David also suggests a boycott of Chinese counterfeits, or does he suggest all Chinese numismatic pieces? What he needs to do is to teach himself and others around him on how to detect counterfeits and tell the seller to destroy them or counterstamp them with COPY to make them legal.
And he should not use any seller from China on eBay if he has not proven the seller to be an ethical numismatist.
Howard A. Daniel III
Credentials don’t mean a dealer is reputable
Many consumers may not be aware that a dealer’s credentials may mean squat! When perusing through my weekly coin publications and the several catalogs that I get, you could feel pretty secure by a dealer who lists his credentials.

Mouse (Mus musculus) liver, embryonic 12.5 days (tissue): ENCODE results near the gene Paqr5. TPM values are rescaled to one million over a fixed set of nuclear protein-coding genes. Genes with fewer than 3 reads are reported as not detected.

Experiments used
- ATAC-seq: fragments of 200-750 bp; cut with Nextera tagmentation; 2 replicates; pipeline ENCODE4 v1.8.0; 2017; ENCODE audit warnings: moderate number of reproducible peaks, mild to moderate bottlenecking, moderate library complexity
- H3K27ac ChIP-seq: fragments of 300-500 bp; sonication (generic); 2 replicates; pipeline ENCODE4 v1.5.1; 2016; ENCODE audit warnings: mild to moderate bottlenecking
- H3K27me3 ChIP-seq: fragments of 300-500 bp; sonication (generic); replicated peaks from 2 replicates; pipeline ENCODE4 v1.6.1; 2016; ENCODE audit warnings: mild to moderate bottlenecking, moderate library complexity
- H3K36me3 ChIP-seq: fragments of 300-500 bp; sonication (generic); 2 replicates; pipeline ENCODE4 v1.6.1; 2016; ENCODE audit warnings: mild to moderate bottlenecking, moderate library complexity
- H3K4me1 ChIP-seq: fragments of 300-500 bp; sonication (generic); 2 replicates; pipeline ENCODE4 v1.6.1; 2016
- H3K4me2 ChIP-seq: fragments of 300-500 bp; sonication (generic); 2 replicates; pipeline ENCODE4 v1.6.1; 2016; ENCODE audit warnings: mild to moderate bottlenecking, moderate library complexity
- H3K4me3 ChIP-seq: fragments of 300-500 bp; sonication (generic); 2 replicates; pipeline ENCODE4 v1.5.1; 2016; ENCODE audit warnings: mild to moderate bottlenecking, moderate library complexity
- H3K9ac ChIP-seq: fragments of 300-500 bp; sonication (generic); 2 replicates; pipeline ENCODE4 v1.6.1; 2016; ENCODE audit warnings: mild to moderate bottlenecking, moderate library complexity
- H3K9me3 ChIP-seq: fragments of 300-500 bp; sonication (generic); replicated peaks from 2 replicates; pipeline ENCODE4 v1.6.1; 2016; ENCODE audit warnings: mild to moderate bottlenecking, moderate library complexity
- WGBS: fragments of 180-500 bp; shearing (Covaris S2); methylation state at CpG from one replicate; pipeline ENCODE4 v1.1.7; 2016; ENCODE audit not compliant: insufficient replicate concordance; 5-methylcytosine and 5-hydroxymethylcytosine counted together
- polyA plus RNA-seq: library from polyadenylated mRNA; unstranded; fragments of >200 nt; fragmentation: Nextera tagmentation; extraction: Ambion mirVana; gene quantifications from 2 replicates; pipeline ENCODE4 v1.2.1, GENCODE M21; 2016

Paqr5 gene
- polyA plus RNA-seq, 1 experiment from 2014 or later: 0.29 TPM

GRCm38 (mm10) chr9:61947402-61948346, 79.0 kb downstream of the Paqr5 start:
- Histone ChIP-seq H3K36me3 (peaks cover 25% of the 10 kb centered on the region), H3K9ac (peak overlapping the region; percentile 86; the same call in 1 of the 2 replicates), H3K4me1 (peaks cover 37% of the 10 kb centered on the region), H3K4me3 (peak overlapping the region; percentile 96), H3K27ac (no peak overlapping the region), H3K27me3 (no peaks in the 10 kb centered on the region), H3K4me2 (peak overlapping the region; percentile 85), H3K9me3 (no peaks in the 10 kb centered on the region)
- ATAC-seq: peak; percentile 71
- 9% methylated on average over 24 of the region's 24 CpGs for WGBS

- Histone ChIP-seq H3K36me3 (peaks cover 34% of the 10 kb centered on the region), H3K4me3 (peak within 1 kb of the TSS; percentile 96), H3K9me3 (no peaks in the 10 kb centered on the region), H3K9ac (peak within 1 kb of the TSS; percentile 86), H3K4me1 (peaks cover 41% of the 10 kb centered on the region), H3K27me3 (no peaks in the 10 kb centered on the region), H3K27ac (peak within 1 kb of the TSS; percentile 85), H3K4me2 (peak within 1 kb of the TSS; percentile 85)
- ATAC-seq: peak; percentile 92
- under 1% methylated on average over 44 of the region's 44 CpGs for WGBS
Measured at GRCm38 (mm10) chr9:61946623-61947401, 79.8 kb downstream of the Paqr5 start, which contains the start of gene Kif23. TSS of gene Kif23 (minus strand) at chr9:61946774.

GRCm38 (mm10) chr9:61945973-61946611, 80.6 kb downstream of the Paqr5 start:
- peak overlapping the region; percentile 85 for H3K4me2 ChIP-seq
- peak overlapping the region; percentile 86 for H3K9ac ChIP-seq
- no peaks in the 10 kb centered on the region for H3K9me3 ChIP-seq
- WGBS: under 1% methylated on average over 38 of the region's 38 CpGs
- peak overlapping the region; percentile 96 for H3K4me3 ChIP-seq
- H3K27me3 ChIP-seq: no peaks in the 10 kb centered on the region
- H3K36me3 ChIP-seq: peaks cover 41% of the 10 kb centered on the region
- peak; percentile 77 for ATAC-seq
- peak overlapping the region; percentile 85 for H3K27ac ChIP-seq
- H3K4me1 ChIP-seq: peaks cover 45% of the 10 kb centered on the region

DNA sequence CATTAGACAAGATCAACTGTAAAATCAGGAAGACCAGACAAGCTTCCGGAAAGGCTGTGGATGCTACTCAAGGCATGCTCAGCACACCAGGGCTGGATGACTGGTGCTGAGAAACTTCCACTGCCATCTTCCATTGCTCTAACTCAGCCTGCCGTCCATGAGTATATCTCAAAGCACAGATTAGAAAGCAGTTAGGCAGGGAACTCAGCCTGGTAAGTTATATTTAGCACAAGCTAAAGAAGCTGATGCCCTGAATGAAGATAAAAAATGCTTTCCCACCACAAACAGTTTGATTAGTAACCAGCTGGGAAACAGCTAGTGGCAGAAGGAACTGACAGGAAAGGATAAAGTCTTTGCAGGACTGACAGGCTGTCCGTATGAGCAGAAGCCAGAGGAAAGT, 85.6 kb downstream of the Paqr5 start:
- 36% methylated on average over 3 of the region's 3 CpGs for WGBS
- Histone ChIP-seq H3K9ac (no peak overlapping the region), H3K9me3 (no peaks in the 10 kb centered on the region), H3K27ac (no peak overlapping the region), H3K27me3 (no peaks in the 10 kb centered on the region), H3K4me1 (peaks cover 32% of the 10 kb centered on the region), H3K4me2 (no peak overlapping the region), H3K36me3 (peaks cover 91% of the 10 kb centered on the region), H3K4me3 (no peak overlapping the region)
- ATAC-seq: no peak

Having been an ANA member for a couple years, when I see that listed on a dealer ad you feel that “safety net” so to speak. The ANA has a strict set of rules/code of ethics that members must abide by.
I recently made a purchase from an ANA member. I sent a bank check to finalize my purchase. After a month or so, the coin never arrived. I contacted the dealer who insisted he sent the coin. I asked for a delivery confirmation and what he sent was a blank address label. He stated that the label would show he sent my purchase.
Now, over a couple months later, I received a letter from the dealer stating that I forgot to send him $4 postage so he sent the coin at my expense. I contacted the ANA and sent all the evidence to them. Mr. Mishler was even so kind as to write me giving me the Mediation Services information. I received a call from the woman stating that I was no longer a member so I could not file their complaint.
Mr. Mishler, I would like to kindly suggest that as the newly elected president of ANA, you change the bylaws where it will help anyone with the sound evidence to get the full support from the ANA to mediate the complaint.